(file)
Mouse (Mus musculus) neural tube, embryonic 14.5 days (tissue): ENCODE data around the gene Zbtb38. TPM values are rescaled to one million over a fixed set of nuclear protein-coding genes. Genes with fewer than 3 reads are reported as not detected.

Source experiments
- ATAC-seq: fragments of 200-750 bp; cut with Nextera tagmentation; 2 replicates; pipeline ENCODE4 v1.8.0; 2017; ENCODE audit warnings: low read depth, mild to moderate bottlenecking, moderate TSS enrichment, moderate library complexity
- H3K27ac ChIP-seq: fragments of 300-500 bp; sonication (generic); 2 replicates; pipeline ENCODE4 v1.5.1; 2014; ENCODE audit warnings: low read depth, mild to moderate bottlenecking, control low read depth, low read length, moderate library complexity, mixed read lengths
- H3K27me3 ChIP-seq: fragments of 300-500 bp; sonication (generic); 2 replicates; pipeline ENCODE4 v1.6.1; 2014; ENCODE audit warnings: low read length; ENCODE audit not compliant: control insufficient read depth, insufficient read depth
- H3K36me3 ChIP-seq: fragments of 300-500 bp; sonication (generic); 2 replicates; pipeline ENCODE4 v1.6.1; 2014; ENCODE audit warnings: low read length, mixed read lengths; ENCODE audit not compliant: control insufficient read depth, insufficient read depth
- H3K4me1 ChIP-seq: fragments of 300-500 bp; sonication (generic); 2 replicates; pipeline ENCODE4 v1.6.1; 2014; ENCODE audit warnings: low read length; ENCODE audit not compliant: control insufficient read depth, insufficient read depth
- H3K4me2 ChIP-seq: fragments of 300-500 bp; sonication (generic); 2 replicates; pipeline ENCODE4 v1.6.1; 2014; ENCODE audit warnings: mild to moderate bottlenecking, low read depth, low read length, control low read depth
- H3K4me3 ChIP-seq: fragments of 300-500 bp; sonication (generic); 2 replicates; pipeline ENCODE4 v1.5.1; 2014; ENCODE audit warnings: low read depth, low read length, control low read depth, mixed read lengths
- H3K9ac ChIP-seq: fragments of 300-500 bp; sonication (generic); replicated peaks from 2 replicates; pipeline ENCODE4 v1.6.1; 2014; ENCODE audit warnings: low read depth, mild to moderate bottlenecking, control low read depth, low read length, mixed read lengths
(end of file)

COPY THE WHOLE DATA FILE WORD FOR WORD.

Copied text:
Mouse (Mus musculus) neural tube, embryonic 14.5 days (tissue): ENCODE data around the gene Zbtb38. TPM values are rescaled to one million over a fixed set of nuclear protein-coding genes. Genes with fewer than 3 reads are reported as not detected.

Source experiments
- ATAC-seq: fragments of 200-750 bp; cut with Nextera tagmentation; 2 replicates; pipeline ENCODE4 v1.8.0; 2017; ENCODE audit warnings: low read depth, mild to moderate bottlenecking, moderate TSS enrichment, moderate library complexity
- H3K27ac ChIP-seq: fragments of 300-500 bp; sonication (generic); 2 replicates; pipeline ENCODE4 v1.5.1; 2014; ENCODE audit warnings: low read depth, mild to moderate bottlenecking, control low read depth, low read length, moderate library complexity, mixed read lengths
- H3K27me3 ChIP-seq: fragments of 300-500 bp; sonication (generic); 2 replicates; pipeline ENCODE4 v1.6.1; 2014; ENCODE audit warnings: low read length; ENCODE audit not compliant: control insufficient read depth, insufficient read depth
- H3K36me3 ChIP-seq: fragments of 300-500 bp; sonication (generic); 2 replicates; pipeline ENCODE4 v1.6.1; 2014; ENCODE audit warnings: low read length, mixed read lengths; ENCODE audit not compliant: control insufficient read depth, insufficient read depth
- H3K4me1 ChIP-seq: fragments of 300-500 bp; sonication (generic); 2 replicates; pipeline ENCODE4 v1.6.1; 2014; ENCODE audit warnings: low read length; ENCODE audit not compliant: control insufficient read depth, insufficient read depth
- H3K4me2 ChIP-seq: fragments of 300-500 bp; sonication (generic); 2 replicates; pipeline ENCODE4 v1.6.1; 2014; ENCODE audit warnings: mild to moderate bottlenecking, low read depth, low read length, control low read depth
- H3K4me3 ChIP-seq: fragments of 300-500 bp; sonication (generic); 2 replicates; pipeline ENCODE4 v1.5.1; 2014; ENCODE audit warnings: low read depth, low read length, control low read depth, mixed read lengths
- H3K9ac ChIP-seq: fragments of 300-500 bp; sonication (generic); replicated peaks from 2 replicates; pipeline ENCODE4 v1.6.1; 2014; ENCODE audit warnings: low read depth, mild to moderate bottlenecking, control low read depth, low read length, mixed read lengths